Donkey Kong games also use sound to their advantage, which is absolutely necessary for the rigour it demands. Donkey Kong Country Returns is difficult. Perhaps the most difficult game I’ve played in years. I’m not the best at 2D platformers, so the SFX that matched every movement was a boon to my shoddy reflexes and thus crucial to my experience. Every time you jump on an enemy you hear this clicking noise on the rebound, similar to but higher than the sound elicited from collecting a banana. You need this noise, or you can’t play the game. Tapping the jump button just as you land on the enemy increases the height of the rebound, so knowing the speed of your character falling and the point at which you’d hear that click is necessary to master some portions of the game. SFX may seem like an afterthought in most titles, but in the case of Nintendo games the audial feedback from the most rudimentary bounce is integral to the design of the game.

I guess I don’t have much to say about Donkey Kong Country Returns, but that it’s a fine successor to the ancient formula. Nothing’s really too different. It’s just updated for today’s needs; carrying fail state modifiers in the form of new items at Cranky’s shop. The sharp platforming works, although it comes off rather irritating sometimes. Memorization of a path is necessary for a handful of levels involving a mine cart or a rocket, and in these cases getting the level down pat prioritizes over the mechanics Retro Studios imbedded into the gameplay. Still, because of the taxing level design each stage left me with a sense of accomplishment, albeit an accomplishment drenched in my sweat and tears. But I deserved every failure. Everything I needed to complete each level was sitting right in front of me. I just had to hone my hand eye coordination to meet the game’s supercilious expectations. The “clicks,” “thumps,” and “boings” are the bread and butter of the game. I couldn’t come close to finishing the game without the accurate sound editing, proving that Donkey Kong games are outstanding for their achievements in audial feedback, as they are famous for their impressive art style.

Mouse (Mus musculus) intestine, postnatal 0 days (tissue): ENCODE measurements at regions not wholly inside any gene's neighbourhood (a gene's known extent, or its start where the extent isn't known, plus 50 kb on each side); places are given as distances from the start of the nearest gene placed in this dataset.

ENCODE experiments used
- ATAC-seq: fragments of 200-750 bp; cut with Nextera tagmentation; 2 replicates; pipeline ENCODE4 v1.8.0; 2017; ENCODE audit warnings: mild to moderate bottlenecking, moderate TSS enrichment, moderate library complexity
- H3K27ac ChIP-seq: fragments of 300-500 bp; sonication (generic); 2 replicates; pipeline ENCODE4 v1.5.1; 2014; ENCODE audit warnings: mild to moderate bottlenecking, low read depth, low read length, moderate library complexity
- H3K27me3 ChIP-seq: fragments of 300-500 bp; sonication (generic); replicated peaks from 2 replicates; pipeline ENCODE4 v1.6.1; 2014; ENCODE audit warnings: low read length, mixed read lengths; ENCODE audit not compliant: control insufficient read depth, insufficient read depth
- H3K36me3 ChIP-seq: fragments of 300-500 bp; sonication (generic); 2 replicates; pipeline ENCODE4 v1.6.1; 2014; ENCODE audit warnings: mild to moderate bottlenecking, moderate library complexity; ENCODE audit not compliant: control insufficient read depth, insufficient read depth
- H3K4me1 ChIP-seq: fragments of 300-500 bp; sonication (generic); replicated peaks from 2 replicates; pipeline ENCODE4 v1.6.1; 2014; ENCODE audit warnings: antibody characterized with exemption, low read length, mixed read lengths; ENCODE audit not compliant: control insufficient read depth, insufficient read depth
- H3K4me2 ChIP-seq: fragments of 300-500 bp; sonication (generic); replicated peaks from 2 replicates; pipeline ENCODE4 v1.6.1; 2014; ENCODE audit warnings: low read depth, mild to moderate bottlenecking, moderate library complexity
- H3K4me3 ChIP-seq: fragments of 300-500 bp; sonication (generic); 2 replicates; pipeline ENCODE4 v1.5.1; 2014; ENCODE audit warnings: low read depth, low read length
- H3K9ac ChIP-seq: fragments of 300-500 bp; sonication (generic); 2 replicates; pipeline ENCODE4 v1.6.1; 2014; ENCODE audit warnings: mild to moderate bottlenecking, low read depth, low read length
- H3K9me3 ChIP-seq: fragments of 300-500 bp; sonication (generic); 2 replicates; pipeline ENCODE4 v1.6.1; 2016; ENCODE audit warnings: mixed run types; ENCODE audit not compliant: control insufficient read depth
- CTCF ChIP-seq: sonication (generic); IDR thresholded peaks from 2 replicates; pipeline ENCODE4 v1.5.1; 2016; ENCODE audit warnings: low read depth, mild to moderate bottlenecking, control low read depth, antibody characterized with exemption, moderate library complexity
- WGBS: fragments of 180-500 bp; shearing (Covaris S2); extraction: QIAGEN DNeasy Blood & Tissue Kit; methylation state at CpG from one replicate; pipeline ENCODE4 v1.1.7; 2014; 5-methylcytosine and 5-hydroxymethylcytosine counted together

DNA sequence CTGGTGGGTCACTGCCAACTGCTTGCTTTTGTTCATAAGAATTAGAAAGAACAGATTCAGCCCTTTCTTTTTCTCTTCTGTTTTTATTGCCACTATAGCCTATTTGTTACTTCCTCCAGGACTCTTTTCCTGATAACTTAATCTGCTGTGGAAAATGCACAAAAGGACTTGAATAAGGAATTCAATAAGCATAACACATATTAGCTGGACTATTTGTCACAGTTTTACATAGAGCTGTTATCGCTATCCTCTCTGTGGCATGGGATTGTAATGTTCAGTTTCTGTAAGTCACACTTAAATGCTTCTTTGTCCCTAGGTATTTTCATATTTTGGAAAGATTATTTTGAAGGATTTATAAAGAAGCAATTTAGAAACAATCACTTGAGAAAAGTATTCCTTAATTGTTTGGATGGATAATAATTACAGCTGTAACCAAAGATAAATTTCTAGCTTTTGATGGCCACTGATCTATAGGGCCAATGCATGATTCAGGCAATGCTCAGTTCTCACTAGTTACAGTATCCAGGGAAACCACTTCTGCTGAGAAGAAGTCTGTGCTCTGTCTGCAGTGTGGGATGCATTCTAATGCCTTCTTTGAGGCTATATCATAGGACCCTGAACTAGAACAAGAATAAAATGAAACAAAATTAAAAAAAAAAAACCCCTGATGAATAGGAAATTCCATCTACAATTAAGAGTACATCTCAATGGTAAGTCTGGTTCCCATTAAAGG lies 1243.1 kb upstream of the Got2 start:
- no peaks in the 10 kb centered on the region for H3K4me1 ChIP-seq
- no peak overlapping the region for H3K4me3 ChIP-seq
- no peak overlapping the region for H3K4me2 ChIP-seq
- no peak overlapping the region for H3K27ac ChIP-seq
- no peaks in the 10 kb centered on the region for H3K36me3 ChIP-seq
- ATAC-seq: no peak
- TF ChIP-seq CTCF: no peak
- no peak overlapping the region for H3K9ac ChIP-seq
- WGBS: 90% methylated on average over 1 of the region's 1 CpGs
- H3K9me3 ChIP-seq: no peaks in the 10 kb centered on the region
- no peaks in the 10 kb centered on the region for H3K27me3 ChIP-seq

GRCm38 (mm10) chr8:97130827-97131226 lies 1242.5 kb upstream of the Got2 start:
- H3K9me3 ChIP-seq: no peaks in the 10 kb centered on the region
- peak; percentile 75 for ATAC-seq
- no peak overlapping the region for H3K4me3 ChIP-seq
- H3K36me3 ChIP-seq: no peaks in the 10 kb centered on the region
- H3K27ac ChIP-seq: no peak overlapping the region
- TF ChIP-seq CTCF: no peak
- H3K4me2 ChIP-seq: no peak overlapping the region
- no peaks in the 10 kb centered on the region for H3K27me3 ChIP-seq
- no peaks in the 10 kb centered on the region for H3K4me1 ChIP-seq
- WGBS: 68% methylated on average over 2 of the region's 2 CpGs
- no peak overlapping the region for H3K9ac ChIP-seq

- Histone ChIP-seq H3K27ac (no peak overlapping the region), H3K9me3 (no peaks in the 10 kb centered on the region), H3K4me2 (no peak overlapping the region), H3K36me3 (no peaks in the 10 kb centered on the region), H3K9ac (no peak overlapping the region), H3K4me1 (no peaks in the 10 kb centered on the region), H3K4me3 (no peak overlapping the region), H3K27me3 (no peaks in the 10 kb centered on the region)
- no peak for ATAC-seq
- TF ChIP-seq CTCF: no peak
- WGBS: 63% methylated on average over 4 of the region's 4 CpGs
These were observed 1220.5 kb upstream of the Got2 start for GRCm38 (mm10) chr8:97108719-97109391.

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Log: Super Mario Galaxy 2

I fell down. I fell up. I spun around and found myself on the other side of the system. I wasn’t sure what was going on in my first run through of Super Mario Galaxy. I could tell it was substantially different from its predecessors, but couldn’t keep my feet down and decide how. As a teenager, I don’t think I really cared. Mario went on vacation once, and this time he’s in outer space — a vacation of sorts, sure. In playing its sequel, I’ve come to the conclusion that what causes this discrepancy — this world’s difference between Mario’s earthly endeavours and this trek into the final frontier — is the manipulation of gravity, by means of physics, level design, and powers-ups.